[+] EnlargeJeff Driskel
John Sommers II/Getty ImagesJeff Driskel threw for 219 yards and a pair of touchdowns in the Gators' win over Tennessee.
2. Florida sets sights on East: That’s two SEC road victories in as many weeks for the Gators at two tough places to play. There’s no question that this is a tougher team, more complete team than a year ago. In three games this season, Florida hasn’t allowed any fourth-quarter points. Meanwhile, the Gators are running the ball effectively on offense, finishing games on that side of the ball, and quarterback Jeff Driskel is growing up by the week. Give the staff some credit, too. That’s two weeks in a row that the Gators have made key defensive adjustments at halftime. These guys are for real in the East race, and most of their toughest games remaining are in the Swamp.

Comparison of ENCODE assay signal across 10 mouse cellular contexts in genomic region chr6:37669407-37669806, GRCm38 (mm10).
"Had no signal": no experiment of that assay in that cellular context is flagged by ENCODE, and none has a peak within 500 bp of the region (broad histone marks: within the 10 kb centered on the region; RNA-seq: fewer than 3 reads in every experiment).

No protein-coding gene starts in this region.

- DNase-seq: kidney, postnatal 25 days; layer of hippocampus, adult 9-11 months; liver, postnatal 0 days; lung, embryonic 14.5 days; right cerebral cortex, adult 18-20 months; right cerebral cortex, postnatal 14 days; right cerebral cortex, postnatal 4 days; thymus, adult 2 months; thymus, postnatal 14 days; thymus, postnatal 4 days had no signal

3. Porous defenses: What’s happened to some of the defenses in this league? Yes, Alabama and LSU are still a load on that side of the ball. But when you look around at what’s transpired the first three weeks, in particular this past week, there are more than a few defenses in the SEC that need a serious face-lift. In no real order, Auburn has given up 1,326 yards of total offense and is lucky it’s not 0-3. Of course, a year ago at this time, the Tigers had given up more than 1,600 yards of total offense. Arkansas has given up 110 points in three games, and keep in mind that two of those games were against Jacksonville State and Louisiana-Monroe. Tennessee got into the act on Saturday, too, and was gashed for 336 rushing yards by Florida. The Vols allowed two scoring plays of 75 yards or longer. And then there’s Ole Miss, which was trounced 66-31 by Texas and gave up 676 yards of total offense. The 66 points were the most Ole Miss has allowed in a game since Sewanee scored 69 in 1917.